So the function above begins by taking the data we just extracted using PHP and puts it into a variable called p, we also define one called mapCoords. Then we turn p into an array by splitting up each pair of coordinates, before jumping into a for loop. If you've not used the Google Maps API before this may look a little daunting, but it's fairly simple once you get started. First off we set up our loop to cycle though every set of coordinates in our array, and once inside we split our coordinates into longitude and latitude and store that array in p. Then we check to see if mapCoords is empty, if it is we use square brackets to create the array, otherwise that's the only difference. Then we add a new value to the mapCoords array - this value is a special object provided by the API for processing points on the map, and we just have to pass it the relevant values for the longitude and latitude. Once the loop is complete, we call a mysterious function named newMap(), and pass it the ID of our map canvas, as well as our newly created route coordinates. Lets take a look at how we implement this new function.

function newMap(id, mapCoords){
    var centre = (new google.maps.LatLng(51.44031275716014, 0.3955078125)),
	zoomLevel = 6,
        route,
        myOptions,
        map;
	
    route = new google.maps.Polyline({
        path: mapCoords,
        strokeColor: "#2324e4",
        strokeOpacity: .70,
        strokeWeight: 7,
        editable: false
    });
		    	
    myOptions = {
        center: centre,
        zoom: zoomLevel,
        mapTypeId: google.maps.MapTypeId.ROADMAP
    };
		
    map = new google.maps.Map(document.getElementById(id), myOptions);
    route.setMap(map);
}

First up we define a few variables: the map centre - as it appears to the user (here it's somewhere between the UK and France), zoom level - 6 will zoom pretty far out (16 is street level), and the route - we'll add to this soon. Then we make use of our route variable - this is a line that will be drawn on our map and will represent the route between posts. There are a number of options here, but the most important is the 'path' - we'll set it equal to the coordinates passed to our function. Next up we define some options for our map and put them into myOptions. Here we set the centre and zoom level - as defined above, as well as the type of map we want to display - here we've created a road-map. Finally we create our map, and tell our route that it needs to draw itself on that map.

Up to this point the code we've written will draw a blue line on your map, so if that's all you need you're done! But if you want to add your posts to the map as markers read on!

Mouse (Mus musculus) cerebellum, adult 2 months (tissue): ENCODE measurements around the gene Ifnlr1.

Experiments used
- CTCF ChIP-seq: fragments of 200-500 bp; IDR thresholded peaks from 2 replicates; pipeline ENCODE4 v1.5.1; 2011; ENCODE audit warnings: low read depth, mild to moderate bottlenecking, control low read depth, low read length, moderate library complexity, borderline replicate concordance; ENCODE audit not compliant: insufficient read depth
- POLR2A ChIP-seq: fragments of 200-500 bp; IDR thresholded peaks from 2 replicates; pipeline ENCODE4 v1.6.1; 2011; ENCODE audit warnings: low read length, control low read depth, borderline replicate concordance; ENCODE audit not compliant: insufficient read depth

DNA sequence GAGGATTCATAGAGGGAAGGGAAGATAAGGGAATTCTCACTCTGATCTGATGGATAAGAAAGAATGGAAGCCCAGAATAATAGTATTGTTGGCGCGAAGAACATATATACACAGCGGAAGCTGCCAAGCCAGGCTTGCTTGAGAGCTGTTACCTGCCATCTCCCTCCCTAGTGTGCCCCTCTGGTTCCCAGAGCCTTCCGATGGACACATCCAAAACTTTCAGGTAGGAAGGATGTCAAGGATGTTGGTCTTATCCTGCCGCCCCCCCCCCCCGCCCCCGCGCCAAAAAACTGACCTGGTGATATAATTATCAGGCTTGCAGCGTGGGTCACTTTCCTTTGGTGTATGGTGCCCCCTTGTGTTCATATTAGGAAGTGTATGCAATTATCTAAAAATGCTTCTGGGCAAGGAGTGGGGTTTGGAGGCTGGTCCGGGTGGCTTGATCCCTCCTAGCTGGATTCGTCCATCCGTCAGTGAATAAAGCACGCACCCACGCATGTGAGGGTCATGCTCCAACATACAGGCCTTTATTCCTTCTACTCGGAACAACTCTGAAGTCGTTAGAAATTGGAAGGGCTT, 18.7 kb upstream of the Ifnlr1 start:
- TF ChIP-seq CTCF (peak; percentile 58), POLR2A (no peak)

Plot Posts with Pins

Now it might be the case that you don't want a route plotted, or maybe you want a route with pins indicating where you've posted from - and once you've implemented the back-end above its remarkably simple. The only difference is that because we'll want to show the user an info window we'll need to store the names, dates, and links for our posts. This just requires a simple modification of the backend:

<?php 
    $points = '';
    $thePosts = '';

    query_posts('posts_per_page=500'); 

    while ( have_posts() ) : the_post(); 
    
        $points .= '(' . get_post_meta($post->ID, 'geo_latitude', true) . ',' . get_post_meta($post->ID, 'geo_longitude', true) . '),'; 
        $thePosts .= '(' . get_the_title() . '|' . get_permalink() . '|' . get_the_time() . '),';
    endwhile; 
    
    $points = substr($points, 1, -2); // Remove the initial '(' and final '),'
    $thePosts = substr($thePosts, 1, -2);
?>

<div id="canvas"></div>

So the only difference here is that we've now got another variable named $thePosts - which holds the title, permalink, and time posted for each post. We'll do essentially the same to this when we get into the JavaScript, and then we can use the data on the map. Notice I've used a pipe character (|) as the delimiter as it's common to have commas in titles. So lets take a look at the init() function in our JavaScript:

function init(){
    var p = "<?php global $points; echo $points; ?>", mapCoords;
	
    p = p.split("),(");
	
    for(var x = 0; x < p.length; x++){
	p[x] = p[x].split(",");
	if(mapCoords == null){
		mapCoords = [new google.maps.LatLng(p[x][0], p[x][1])];
	}else {
		mapCoords.push(new google.maps.LatLng(p[x][0], p[x][1]));
	}
    }	
	
    /* Create posts array */
    var posts = "<?php global $thePosts; echo $thePosts; ?>";
    posts = posts.split('),(');
	
    for(var x = 0; x < posts.length; x++){
	posts[x] = posts[x].split('|');
    }
	
    newMap('canvas', mapCoords, posts);
}

Here we've just added another variable and a for loop - notice this is above the newMap() call. We'll also alter this function to accept the posts variable. Now that we've got our variables set up, we can get into changing up our hefty newMap() function. But before we get to that we need to define a global variable that we'll use in the function, so go ahead and make a global variable like so:

var infowindow = new google.maps.InfoWindow();

This variable will be used to display an information window when the user clicks on a point, and we can utilise the handy API once again to do this. Now we can get into the juicy function to create our map: